Powertrain Mount Bracket NVH Design Development Through Genetic Algorithm and Machine Learning

This paper was produced for the 2019 NAFEMS World Congress in Quebec Canada

Resource Abstract

The powertrain is supported by the vehicle chassis through mounts. Dynamic displacements at the active side of the mounts, induced by powertrain operation, are critical to NVH. The transmission of these displacements, through the mounts and into the vehicle, can cause vibrations at the steering wheel, the seat tracks and at the floor pan; it can also lead to structure-borne noises inside the passenger's compartment. The active side mount bracket can amplify the dynamic displacements, induced by powertrain operation, in particular when the bracket has a resonant frequency within the powertrain operating range; reducing the compliance of the active side mount bracket translates into lower mount displacements and consequently improved NVH. Factors influencing the bracket compliance include: material, mass and stiffness distribution and the interface to the powertrain.

It is very important to have a method that predicts the active side mount bracket early during the development cycle of this component. Typically, FEA-based methods are used by NVH CAE engineers to assess the bracket compliance and drive the design to meet the required NVH performance. However, reduction in design lead time, increase in engineering efficiency and First Time Right Design methodology require an alternative method to predict the mount bracket compliance and drive its design faster than ever before. Examination of newly developed technologies and disruptive philosophies reveals the potential for machine learning algorithms to be the virtual tool of choice to predict the bracket compliance while fulfilling the previously mentioned requirements.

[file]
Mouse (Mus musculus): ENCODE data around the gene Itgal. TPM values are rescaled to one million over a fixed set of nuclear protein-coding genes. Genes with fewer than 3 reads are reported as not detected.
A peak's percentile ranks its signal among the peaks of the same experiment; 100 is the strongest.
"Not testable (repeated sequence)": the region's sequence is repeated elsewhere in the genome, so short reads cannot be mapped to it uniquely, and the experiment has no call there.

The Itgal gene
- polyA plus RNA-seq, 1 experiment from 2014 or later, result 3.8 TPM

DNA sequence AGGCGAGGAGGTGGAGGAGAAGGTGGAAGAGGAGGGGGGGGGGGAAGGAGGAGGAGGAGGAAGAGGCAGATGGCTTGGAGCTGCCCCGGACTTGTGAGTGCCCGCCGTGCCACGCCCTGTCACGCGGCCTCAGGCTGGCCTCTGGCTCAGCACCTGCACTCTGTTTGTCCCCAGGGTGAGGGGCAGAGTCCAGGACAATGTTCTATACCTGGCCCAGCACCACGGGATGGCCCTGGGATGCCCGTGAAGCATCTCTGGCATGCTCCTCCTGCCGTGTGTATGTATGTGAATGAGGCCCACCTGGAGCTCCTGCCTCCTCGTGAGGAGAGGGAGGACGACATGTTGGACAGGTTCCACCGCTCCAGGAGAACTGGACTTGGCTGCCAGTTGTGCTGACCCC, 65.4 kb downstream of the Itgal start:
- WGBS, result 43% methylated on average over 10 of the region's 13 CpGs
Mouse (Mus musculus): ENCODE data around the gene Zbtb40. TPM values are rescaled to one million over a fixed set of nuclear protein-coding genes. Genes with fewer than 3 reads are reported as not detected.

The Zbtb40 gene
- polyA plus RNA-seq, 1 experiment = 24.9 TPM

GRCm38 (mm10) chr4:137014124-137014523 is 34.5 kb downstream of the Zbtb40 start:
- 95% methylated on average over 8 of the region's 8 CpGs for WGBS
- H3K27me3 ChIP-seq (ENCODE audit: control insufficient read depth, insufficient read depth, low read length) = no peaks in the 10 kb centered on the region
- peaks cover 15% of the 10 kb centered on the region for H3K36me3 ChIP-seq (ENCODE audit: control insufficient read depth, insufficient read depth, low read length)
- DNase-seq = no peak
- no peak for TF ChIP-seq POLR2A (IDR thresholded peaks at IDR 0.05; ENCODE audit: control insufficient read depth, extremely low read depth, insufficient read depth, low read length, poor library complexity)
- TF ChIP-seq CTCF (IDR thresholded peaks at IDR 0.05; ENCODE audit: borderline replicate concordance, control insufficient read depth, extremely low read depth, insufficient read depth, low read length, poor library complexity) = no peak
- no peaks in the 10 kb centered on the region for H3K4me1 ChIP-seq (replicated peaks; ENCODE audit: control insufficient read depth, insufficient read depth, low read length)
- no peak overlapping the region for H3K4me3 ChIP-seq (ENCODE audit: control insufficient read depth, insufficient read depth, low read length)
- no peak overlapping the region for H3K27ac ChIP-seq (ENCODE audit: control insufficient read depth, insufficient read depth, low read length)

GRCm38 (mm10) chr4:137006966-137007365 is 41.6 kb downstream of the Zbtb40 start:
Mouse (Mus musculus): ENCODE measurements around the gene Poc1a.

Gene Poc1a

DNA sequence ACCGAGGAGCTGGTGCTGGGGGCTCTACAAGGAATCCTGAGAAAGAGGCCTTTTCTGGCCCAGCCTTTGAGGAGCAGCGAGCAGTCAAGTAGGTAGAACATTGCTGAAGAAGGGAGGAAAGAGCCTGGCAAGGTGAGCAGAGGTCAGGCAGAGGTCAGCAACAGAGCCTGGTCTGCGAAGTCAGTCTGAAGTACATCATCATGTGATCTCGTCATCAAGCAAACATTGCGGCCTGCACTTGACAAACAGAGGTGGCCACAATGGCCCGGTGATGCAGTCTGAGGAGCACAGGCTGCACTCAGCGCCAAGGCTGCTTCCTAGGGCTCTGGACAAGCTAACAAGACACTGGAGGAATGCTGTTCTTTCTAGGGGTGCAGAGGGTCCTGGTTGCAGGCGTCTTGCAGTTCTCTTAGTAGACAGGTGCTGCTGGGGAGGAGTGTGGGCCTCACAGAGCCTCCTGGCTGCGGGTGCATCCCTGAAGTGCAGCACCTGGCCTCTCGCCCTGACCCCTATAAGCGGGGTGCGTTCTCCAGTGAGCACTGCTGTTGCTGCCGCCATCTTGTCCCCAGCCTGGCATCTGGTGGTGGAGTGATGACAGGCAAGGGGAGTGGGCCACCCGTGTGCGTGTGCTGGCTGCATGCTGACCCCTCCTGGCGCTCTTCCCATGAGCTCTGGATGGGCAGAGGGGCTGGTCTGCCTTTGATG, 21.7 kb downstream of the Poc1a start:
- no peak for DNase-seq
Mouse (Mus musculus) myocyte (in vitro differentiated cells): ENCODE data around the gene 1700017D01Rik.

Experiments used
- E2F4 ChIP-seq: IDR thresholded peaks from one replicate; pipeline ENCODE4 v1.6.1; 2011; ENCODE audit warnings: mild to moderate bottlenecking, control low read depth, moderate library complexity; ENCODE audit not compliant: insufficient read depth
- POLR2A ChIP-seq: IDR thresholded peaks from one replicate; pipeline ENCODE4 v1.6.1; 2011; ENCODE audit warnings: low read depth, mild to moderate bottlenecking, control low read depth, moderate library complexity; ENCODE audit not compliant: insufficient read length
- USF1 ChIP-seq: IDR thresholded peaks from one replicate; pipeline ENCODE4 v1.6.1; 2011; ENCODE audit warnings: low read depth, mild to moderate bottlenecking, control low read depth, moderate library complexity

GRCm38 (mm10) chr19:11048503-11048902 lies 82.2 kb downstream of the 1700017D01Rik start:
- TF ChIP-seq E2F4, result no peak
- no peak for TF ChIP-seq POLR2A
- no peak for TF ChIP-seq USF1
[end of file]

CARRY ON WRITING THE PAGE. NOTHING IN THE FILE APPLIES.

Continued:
This paper attempts to examine the application of machine learning in the prediction of mount bracket compliance. Unfortunately, machine learning requires a large sample size of compliance data associated with different bracket designs. Consequently, FEA models are generated, using adaptive meshing, to predict the mount bracket compliance for a large number of design configurations. Several input variables are used to define each of the design configuration; these variables include: (1) mount bracket mass distribution, (2) geometry of bracket bolting pad, (3) bolt mount pad attachment pattern, (4) mount pad centroid location, (5) distance of mount pad centroid location to mount elastic centre location, (6) amount of attachment points and (7) material properties. The FEA analysis, performed for each bracket configuration, predicts the bracket maximum compliance in the X, Y and Z directions and the associated resonant frequencies. This paper uses multi-label supervised classification algorithms in order to handle the complexity of input data and associated FEA results. Based on the generated data, this paper will evaluate the effectiveness of several machine learning algorithms, including Gaussian, Kriging and Neural Networks. Comparisons between FEA-based and machine learning based predictions are made to select the best machine learning algorithm for mount bracket compliance predictions.

The developed machine learning model is offered as a virtual tool to predict the mount bracket compliance based on critical bracket design parameters. This model can also be used to understand the sensitivity of the bracket compliance to the different design parameters and eventually establish potential design guidelines for mount bracket dynamics compliance.

Document Details

AuthorFlores Aviña. K
Date 18th June 2019
OrganisationFord Motor Company


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